It’s been an unusually good year for blockbuster games. Dungeons & Dragons RPG Baldur’s Gate 3 is the latest one, a sprawling fantasy adventure filled with an overwhelming number of choices that let you spark a civil war one moment and have sex with a bear the next. That scope and its subsequent success has kicked off a firestorm of debate about what is and should be possible in the world of big-budget games and what players should expect from a messy, high-stakes industry full of buggy launches and microtransaction gouging.
At the center of the debate is a video by IGN’s director of video content strategy, Destin Legarie, claiming “Baldur’s Gate 3 is Causing Some Developers to Panic.” Published on August 10, it positions the new hit PC game as an example of what fans should expect in terms of quality, creativity, and ambition in the “AAA” gaming space. It already has over a million views on YouTube alone, sparking fierce reactions on either side of the conversation. Frustratingly, the arguments presented in it don’t make much sense—instead, it’s a disappointing and confusing mess of vague finger-pointing that reduces a complex situation into a consumerist backlash.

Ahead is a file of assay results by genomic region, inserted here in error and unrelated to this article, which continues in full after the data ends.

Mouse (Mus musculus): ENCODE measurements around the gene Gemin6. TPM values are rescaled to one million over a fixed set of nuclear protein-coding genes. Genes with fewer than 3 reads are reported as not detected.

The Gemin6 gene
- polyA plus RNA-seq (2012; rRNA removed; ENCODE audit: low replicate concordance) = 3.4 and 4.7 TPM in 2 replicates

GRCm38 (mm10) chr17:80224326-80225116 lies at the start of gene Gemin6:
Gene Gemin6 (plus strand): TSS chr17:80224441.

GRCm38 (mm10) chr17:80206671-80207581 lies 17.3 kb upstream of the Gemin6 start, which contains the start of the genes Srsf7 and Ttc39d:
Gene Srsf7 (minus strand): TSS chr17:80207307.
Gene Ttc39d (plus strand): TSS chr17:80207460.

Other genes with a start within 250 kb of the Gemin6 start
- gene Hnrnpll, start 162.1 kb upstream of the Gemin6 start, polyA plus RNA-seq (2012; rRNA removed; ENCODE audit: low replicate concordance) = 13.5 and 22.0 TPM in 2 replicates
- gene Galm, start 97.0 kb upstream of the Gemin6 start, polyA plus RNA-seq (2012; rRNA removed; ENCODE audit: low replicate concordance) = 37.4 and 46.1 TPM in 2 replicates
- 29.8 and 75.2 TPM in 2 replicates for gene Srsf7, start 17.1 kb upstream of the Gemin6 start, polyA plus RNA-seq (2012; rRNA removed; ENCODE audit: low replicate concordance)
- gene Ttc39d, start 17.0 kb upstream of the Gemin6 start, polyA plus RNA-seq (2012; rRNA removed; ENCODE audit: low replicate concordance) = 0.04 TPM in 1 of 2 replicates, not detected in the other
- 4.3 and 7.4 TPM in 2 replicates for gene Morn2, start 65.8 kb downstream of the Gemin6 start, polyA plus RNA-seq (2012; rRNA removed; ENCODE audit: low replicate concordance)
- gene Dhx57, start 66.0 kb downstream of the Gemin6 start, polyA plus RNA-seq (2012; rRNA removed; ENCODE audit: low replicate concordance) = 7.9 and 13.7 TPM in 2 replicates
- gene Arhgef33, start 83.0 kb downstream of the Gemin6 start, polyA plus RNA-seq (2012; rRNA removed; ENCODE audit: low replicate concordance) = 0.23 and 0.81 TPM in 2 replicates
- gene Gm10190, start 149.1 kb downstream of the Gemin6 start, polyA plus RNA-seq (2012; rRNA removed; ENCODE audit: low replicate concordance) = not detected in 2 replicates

Read More: Baldur’s Gate 3: The Kotaku Review
The video focuses on a Twitter thread by indie dev Xalavier Nelson Jr, whose work includes games like Hypnospace Outlaw, Space Warlord Organ Trading Simulator, and the upcoming El Paso, Elsewhere, preemptively urging fans not to treat Baldur’s Gate 3 like the rule rather than the exception. “This is not a new baseline for RPGs—this is an anomaly,” he wrote prior to release. “Trying to do the same thing in the same way, especially without the same advantages, could kill an entire GROUP of studios.”
Instead of engaging with the structural advantages and inherent risks involved in a large veteran indie company like Larian Studios making Baldur’s Gate 3, the video casts Nelson’s thread as an argument against wanting games to be better, and in particular “customers” expecting more for the money they spend on the latest “next-gen” $70 releases. It’s a bizarre pivot that ends up using Baldur’s Gate 3’s critical and financial success as a cudgel against a monolithic class of video game makers who supposedly all want to sell you a lemon and a $25 in-game outfit to go along with it without getting called out. “What is up with the excuses?” quips Legarie early on.
The video has resonated with lots of fans who are understandably angry about a market for blockbuster games seemingly intent on fleecing them with microtransactions and seasonal battle passes while shortchanging them on new content and original ideas. Games like Cyberpunk 2077 overpromise and underdeliver at launch, while some new PC games from even the biggest companies appear rushed out with tons of bugs. A beloved shooter like Overwatch was gutted and haphazardly reorganized into a free-to-play battle pass model that can feel, at times, incredibly predatory. That makes it all the weirder that the video doesn’t seem to address the elephant in the room: The executives who are actually in charge of game companies whose shareholder-driven priorities trickle down into the studio floor.